Fewer hedgehogs are getting hurt, flora and fauna are thriving, and key pollinators like bees and butterflies are on the rise thanks to new branchage guidelines, a nature campaign group has said.
Last year, the Jersey Hedgehog Group reported a large number of injured animals being brought in for care, prompting calls to review Jersey’s 1914 Branchage Law.
A working group was subsequently formed and, earlier this year, published a fresh set of guidelines to try to minimise damage to wildlife and to the island's environment resulting from indiscriminate strimming of roadside banques and hedgerows.
And this year’s figures from the Jersey Hedgehog Group suggest that the new guidance is already having a positive effect.
Pictured: Flora and fauna is thriving following the introduction of new branchage guidelines, Action for Wildlife say. (AfW/Branchage and Beyond/Facebook)
One of the working group's members, Action for Wildlife Jersey, has welcomed progress made in the run up to the Spring Visites du Branchage – parish inspections which take place throughout the island in June to ensure that foliage is cut back to avoid obstructing highways.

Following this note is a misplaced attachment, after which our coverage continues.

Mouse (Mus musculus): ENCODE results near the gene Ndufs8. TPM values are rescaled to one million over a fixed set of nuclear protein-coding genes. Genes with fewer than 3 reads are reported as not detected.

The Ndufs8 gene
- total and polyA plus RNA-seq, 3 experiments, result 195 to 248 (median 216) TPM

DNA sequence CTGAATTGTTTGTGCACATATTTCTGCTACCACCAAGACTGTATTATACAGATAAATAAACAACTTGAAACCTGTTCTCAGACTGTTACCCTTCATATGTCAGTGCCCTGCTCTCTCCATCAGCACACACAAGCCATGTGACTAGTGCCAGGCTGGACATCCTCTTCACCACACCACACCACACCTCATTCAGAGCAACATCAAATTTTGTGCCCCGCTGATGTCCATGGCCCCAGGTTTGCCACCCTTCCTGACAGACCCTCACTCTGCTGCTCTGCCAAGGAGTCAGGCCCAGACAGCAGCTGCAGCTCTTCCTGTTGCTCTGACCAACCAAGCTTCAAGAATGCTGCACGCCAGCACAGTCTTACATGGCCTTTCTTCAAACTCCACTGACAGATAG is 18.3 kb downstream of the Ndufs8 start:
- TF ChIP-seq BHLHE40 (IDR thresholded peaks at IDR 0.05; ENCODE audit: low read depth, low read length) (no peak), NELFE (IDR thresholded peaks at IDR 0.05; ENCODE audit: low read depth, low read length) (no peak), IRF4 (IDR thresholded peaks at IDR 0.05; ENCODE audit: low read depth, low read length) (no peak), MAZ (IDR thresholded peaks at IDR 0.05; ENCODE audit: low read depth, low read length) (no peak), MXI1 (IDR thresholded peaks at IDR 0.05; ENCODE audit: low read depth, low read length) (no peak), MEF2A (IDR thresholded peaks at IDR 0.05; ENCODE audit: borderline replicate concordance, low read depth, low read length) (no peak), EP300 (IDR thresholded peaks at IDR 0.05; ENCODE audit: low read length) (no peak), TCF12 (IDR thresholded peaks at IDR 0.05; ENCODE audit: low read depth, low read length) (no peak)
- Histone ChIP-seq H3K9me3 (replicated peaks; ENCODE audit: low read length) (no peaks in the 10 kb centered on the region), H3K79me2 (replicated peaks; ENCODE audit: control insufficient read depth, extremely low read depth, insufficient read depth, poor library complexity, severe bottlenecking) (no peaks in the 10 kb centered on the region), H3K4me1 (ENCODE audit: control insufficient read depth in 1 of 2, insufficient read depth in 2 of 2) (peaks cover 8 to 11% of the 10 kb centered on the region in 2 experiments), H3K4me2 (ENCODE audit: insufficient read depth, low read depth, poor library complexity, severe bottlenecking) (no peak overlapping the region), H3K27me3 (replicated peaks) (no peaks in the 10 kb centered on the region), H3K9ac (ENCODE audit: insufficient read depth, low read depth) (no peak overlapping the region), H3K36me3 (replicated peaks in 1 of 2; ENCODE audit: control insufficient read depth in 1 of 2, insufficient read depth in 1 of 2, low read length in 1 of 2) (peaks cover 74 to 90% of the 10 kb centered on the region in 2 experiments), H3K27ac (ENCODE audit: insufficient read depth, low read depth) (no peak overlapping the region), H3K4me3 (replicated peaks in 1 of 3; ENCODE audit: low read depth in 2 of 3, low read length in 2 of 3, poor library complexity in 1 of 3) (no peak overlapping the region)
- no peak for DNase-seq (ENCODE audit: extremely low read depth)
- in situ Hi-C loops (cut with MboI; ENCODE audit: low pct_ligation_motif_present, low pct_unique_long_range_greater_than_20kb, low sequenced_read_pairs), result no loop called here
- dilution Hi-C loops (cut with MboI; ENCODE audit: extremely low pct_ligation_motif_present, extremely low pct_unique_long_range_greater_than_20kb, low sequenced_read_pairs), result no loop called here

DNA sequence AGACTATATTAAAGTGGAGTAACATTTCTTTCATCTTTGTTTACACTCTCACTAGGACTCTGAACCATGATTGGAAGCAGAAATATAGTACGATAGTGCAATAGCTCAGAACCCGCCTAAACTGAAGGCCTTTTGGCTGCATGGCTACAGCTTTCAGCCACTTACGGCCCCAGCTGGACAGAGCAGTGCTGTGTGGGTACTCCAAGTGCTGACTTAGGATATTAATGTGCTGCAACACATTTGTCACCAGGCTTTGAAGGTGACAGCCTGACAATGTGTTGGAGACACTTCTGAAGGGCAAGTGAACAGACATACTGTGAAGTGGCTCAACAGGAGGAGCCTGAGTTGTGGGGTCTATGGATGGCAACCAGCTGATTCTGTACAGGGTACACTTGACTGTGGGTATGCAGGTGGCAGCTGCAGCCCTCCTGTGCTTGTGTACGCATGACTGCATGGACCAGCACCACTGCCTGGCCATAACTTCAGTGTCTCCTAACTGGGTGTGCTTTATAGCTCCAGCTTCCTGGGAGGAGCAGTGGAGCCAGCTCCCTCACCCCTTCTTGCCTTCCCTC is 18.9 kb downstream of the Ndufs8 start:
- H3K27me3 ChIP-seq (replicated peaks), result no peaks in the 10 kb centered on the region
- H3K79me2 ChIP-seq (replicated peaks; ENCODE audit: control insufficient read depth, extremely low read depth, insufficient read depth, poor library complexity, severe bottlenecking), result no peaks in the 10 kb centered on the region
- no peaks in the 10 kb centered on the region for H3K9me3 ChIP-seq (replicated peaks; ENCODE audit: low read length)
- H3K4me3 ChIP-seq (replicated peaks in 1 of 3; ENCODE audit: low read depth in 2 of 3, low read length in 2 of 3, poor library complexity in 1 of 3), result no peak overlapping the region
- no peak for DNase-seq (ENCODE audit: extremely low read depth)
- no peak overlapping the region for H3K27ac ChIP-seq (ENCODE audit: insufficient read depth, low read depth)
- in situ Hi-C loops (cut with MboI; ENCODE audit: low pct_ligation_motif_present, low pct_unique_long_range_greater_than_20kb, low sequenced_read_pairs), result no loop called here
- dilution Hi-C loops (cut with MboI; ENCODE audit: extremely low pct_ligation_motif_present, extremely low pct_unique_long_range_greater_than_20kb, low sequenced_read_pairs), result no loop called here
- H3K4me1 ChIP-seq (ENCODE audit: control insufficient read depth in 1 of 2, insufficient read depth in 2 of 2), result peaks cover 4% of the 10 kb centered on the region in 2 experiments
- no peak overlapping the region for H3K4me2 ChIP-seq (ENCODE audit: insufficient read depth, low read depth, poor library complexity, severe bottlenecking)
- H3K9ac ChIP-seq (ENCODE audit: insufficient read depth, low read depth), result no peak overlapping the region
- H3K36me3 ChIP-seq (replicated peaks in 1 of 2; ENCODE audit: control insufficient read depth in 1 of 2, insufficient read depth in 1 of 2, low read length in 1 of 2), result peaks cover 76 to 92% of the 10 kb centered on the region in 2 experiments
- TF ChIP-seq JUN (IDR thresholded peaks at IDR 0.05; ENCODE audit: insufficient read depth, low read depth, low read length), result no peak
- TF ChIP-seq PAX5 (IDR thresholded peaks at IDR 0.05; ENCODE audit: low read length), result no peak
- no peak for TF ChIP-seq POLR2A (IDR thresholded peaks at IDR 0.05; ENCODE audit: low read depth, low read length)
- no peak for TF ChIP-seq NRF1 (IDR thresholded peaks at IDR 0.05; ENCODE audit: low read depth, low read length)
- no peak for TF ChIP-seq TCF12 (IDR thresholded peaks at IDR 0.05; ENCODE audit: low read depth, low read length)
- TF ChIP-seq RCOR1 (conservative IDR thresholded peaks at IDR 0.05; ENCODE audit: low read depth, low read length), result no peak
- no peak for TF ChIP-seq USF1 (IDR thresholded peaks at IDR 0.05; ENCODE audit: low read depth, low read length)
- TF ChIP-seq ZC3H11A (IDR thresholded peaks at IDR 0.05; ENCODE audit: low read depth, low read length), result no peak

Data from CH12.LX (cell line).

They say that the guidance published ahead of the inspections has contributed to an improved roadside environment recorded in photographs and postings by many members of the Facebook Group 'Branchage and Beyond – Nurturing Nature's Highways'.
Now the group is asking landowners to continue to apply the guidance to roadside maintenance ahead of the late summer inspections which take place in the first three weeks of September.
They are particularly keen to reinforce some key messages as those with property adjoining roads take action to ensure that they comply with the law which requires clearance of at least 12 feet (3.7 metres) above all public roads and 8 feet (2.4 metres) above footpaths.
Pictured: An example of branchage done well, according to Action for Wildlife. (AfW/Branchage and Beyond/Facebook)
"We urge landowners and contractors to continue to follow the new Branchage Guidelines. In particular, not to trim banques severely - leaving a minimum of 10cm of vegetation height - to check for the presence of wildlife before beginning work and to clear away all cuttings," the group says.
Action for Wildlife Jersey attribute the swift progress made this year to the support of key bodies – the Comité des Connétables, the Jersey Farmers' Union and the Jersey Royal Potato Company.
Further information about Branchage, including the guidelines, can be obtained from the Facebook group 'Branchage and Beyond – Nurturing Nature's Highways', which you can visit by clicking here.
Pictured top: Hedgehogs have benefited from the new guidelines on branchage. (Action for Wildlife/Branchage and Beyond/Facebook)
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